I think of a hero as someone who understands the degree of responsibility that comes with his freedom. — Bob Dylan, American Musician, Singer, Songwriter.
Heroes travel along many paths: into burning buildings, caring for lost children, volunteering at homeless shelters, comforting someone who is injured, or coaching Little League. The list is infinite.
Heroes come from every walk of life, every economic circumstance and every community. I am very fortunate to hear of postal heroes as part of my communications position. And so, I will share with you what four exceptional men and women did to help their fellow man.
When Owensboro, KY, Mail Processing Clerks Diana Peterson and Larry Miller were on their lunch break at 2 in the morning, they stopped at a Shell gas station just as the store was being robbed.
"The robber didn’t see Larry or Diana," said Officer in Charge Richard Sullivan. According to police reports, the store clerk followed every demand the robber made, but was still shot at point blank range. The robber fled the scene.
"Larry initiated medical attention while Diana called 911," Sullivan said. "They both talked to the injured clerk and made him comfortable while they waited for emergency services. The bullet grazed the clerk’s hand, entered his abdomen and exited out his back."
The clerk died of his injuries. "Both Diana and Larry were able to provide eyewitness information regarding the getaway vehicle," said acting Supervisor Marty Cleland. "This information, along with store surveillance video, helped police apprehend the robber later the same day.
"Both employees responded during a time of crisis in a calm and compassionate manner," Cleland said. "It is just such a tragedy that the store clerk passed away."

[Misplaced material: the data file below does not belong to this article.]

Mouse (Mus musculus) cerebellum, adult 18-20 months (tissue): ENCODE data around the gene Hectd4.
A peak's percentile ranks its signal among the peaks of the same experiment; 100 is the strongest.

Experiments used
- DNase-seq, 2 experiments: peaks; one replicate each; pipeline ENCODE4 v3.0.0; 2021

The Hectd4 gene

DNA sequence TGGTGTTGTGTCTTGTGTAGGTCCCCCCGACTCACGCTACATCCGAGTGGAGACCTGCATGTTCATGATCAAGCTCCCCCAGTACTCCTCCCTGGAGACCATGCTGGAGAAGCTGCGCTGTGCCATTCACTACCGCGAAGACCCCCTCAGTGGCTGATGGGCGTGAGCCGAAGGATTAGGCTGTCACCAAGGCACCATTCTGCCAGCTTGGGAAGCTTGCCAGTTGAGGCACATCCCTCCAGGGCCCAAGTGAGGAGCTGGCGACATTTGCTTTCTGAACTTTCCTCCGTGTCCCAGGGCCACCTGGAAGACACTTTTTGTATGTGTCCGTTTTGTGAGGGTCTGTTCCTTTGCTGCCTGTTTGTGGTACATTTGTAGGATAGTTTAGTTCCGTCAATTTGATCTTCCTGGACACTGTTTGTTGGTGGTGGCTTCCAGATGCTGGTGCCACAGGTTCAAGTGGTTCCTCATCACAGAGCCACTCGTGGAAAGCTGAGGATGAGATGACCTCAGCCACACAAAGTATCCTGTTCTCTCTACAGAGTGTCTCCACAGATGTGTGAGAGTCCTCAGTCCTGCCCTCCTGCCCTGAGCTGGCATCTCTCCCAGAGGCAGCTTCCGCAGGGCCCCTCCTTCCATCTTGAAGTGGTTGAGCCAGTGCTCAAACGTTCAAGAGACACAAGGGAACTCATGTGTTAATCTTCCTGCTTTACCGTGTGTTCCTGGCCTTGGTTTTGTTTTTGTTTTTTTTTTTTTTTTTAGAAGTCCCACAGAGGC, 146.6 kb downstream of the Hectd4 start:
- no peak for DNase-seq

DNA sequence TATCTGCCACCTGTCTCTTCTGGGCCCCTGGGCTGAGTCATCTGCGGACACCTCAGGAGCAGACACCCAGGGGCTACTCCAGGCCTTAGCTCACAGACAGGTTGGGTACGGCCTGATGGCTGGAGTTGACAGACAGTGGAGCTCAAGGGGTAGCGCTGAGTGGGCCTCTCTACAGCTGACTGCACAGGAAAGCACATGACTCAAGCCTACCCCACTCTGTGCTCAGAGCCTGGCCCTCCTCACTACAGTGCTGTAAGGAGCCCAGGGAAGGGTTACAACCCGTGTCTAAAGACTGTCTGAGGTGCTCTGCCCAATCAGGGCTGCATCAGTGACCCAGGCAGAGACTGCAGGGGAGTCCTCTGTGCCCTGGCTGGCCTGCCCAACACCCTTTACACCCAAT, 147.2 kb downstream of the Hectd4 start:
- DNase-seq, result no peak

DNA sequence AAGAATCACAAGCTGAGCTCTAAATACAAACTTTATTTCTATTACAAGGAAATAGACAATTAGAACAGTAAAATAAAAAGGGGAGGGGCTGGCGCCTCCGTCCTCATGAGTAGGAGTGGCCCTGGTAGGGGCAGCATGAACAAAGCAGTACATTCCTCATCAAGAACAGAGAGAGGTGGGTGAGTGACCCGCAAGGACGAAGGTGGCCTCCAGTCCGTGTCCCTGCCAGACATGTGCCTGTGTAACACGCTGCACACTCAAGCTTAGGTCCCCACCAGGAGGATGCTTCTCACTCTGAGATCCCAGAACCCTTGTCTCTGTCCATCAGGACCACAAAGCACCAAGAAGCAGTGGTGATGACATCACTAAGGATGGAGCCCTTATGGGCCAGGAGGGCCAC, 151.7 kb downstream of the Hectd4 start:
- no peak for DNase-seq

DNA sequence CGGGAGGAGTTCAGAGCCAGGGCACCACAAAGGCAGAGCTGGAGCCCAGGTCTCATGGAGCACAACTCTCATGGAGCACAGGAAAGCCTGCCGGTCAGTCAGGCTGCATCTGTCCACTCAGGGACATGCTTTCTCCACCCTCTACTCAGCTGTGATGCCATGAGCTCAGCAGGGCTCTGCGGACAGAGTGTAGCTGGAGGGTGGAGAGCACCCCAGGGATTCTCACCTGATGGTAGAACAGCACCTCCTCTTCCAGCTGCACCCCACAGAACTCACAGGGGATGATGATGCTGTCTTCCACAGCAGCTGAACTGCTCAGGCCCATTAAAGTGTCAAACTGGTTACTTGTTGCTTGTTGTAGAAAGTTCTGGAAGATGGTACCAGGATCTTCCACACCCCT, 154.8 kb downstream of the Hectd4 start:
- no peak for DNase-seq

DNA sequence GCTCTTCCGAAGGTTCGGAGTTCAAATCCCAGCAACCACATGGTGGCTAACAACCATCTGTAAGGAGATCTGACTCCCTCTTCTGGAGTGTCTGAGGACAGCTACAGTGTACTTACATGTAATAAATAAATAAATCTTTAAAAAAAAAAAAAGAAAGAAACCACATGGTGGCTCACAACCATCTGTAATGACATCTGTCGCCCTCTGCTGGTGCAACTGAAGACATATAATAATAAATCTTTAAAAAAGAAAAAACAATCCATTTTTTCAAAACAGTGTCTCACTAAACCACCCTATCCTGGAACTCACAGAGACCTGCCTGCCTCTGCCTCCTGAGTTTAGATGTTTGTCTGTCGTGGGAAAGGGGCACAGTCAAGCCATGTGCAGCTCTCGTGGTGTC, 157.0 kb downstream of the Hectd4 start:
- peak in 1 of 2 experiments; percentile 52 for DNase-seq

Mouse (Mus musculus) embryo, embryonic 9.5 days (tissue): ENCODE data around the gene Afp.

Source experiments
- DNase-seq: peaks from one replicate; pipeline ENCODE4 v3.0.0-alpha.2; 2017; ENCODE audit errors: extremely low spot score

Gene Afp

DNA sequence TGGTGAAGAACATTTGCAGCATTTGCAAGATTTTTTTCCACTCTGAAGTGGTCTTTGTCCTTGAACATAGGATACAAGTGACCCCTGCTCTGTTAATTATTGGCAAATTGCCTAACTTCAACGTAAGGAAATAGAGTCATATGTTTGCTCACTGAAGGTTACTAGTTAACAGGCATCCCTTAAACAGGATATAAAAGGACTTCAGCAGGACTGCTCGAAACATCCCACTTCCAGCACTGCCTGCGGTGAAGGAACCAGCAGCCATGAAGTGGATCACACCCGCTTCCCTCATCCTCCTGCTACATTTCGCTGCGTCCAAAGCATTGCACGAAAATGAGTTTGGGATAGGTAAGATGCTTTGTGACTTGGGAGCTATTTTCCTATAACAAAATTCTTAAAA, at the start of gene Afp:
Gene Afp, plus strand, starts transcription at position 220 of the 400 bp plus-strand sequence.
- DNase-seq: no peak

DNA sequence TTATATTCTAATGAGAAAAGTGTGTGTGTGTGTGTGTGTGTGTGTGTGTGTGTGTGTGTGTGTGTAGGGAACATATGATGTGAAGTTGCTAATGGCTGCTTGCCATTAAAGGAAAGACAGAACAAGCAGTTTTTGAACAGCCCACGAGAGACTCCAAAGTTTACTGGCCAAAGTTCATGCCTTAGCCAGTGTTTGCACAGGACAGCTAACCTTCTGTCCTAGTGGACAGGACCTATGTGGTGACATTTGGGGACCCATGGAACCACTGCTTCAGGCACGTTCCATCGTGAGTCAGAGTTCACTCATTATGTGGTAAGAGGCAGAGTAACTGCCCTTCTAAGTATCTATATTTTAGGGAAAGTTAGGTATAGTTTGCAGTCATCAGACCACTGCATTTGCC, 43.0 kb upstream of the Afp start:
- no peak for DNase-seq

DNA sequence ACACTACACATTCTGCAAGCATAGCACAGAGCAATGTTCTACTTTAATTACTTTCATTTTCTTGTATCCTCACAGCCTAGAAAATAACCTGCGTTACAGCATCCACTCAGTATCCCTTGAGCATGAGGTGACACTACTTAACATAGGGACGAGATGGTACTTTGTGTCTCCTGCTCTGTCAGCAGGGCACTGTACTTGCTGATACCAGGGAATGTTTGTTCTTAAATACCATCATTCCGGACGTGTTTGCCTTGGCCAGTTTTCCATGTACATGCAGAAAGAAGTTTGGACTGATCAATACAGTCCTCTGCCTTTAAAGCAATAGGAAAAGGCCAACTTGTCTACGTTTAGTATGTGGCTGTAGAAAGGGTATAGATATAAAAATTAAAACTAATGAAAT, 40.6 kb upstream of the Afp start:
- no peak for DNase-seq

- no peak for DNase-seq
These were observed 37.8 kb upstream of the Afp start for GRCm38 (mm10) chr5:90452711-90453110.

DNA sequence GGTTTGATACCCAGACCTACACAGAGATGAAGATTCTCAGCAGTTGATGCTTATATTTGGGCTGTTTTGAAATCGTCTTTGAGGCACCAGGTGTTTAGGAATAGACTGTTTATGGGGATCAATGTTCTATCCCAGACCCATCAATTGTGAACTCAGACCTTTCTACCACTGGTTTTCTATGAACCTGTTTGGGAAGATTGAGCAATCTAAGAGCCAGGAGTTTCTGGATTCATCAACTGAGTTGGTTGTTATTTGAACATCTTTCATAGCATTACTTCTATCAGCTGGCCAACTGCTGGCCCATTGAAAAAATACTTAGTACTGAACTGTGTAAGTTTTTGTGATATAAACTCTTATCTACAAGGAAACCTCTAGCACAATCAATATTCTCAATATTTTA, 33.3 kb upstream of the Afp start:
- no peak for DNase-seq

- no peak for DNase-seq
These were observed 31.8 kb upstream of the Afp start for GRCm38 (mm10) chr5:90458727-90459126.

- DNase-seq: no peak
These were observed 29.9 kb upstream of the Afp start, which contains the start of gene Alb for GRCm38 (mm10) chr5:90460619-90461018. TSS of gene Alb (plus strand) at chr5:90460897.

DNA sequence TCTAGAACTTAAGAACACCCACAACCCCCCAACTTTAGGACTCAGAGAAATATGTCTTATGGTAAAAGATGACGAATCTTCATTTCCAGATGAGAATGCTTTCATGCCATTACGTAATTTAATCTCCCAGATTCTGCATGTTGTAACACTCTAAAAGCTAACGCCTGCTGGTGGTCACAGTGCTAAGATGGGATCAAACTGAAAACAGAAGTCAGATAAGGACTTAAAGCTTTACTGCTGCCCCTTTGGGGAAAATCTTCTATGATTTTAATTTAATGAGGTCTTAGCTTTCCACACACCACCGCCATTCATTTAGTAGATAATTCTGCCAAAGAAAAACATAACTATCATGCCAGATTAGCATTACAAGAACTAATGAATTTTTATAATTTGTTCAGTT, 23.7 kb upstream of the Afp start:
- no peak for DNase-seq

In Harrison, OH, it wasn’t until Postmaster Andrea Swafford received a letter from customer Anita Rees that she knew she had a hero on his staff.
"On Saturday I fell while walking my dogs and broke my ankle," the letter began. "I was in a field behind my house. I was able to crawl a certain distance but was still very far away from help."
When Rural Carrier Associate Brandon Acus noticed Rees’ dogs running loose, he concluded something was wrong. "He got out of his vehicle and heard me yelling for help," Rees wrote. "He called 911 and along with a couple of neighbors, he ran to help me. He caught the dogs and gave me his coat to keep me warm, helped me into a neighbor’s ATV and stayed with me until the ambulance arrived.
"We are certainly blessed to have someone as alert and caring as he is," she said.
Harrison, OH, Rural Carrier Associate Brandon Acus (left) and Postmaster Andrea Swafford.
"I couldn’t agree more," said Swafford after reading the letter during a hero’s welcome in Acus’ honor.
When Charleston, WV, Secretary Masel Brown found out about a co-worker’s dedication t o his job, she wrote to FedSmith.com to make sure he received the kudos he deserves.
"On a cold wintry day, Retail/Distribution Associate Daniel Toney left his Charleston home at 4:30 a.m. in order to be on time for work in Clay, WV," Brown wrote.
What is normally a 45-minute drive took him more than four hours after a snowstorm dumped more than 20 inches of the white stuff on the Mountain State.
"But it wasn’t just the storm that delayed him," Brown continued.
"He used his four wheel drive vehicle to pull out a mail truck that was stuck in a ditch, stopped to pull out another mail truck that was stuck in a ditch a few miles further down the road, and answered a distress call from a stranded Postmaster Relief. He picked her up and delivered her safely to her Post Office.
"I asked him why he risked his life by traveling treacherous roads to get to work," she said. "He told me he comes from a postal family. ‘My mother, my sister, my stepfather and my girlfriend all work for the Postal Service. I grew up understanding the importance of what we do.’"